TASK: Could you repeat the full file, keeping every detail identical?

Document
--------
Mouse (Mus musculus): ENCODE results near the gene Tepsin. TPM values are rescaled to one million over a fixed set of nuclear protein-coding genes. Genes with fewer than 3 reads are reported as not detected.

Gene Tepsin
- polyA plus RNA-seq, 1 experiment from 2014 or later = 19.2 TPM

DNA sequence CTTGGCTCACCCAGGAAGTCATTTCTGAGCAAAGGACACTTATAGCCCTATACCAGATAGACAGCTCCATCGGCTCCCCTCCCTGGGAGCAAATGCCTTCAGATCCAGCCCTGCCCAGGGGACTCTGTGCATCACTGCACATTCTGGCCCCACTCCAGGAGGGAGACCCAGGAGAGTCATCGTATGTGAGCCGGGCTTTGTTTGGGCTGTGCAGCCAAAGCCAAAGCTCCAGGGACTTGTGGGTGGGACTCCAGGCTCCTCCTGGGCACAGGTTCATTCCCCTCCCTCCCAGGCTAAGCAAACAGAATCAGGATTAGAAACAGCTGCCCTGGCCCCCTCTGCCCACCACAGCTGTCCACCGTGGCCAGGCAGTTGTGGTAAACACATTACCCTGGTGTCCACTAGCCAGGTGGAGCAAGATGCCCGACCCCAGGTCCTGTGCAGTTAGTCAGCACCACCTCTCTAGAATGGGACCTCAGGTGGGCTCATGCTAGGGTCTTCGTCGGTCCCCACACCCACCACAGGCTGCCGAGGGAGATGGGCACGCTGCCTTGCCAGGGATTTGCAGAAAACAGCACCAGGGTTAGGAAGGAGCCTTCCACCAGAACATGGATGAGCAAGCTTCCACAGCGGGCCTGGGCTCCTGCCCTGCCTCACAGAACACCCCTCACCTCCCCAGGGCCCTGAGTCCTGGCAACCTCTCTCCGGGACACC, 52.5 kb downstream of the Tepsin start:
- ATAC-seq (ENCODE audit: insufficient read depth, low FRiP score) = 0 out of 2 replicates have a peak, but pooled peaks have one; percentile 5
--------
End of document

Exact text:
Mouse (Mus musculus): ENCODE results near the gene Tepsin. TPM values are rescaled to one million over a fixed set of nuclear protein-coding genes. Genes with fewer than 3 reads are reported as not detected.

Gene Tepsin
- polyA plus RNA-seq, 1 experiment from 2014 or later = 19.2 TPM

DNA sequence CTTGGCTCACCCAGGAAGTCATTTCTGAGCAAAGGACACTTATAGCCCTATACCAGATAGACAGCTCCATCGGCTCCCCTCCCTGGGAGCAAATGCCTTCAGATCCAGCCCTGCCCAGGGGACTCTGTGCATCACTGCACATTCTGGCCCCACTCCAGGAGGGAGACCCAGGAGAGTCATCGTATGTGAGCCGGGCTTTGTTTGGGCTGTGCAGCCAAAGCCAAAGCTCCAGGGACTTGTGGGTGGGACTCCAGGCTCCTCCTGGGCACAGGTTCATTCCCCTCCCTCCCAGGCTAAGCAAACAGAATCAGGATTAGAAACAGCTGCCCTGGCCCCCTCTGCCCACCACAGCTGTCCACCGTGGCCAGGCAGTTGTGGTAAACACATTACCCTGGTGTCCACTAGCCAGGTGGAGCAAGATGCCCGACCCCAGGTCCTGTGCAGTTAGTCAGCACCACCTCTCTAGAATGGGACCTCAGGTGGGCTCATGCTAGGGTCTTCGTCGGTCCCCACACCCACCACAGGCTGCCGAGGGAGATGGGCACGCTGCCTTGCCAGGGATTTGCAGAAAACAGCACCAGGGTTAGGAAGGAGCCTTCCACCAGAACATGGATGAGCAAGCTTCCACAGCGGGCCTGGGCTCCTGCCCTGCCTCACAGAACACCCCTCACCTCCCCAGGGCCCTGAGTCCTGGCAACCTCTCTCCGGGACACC, 52.5 kb downstream of the Tepsin start:
- ATAC-seq (ENCODE audit: insufficient read depth, low FRiP score) = 0 out of 2 replicates have a peak, but pooled peaks have one; percentile 5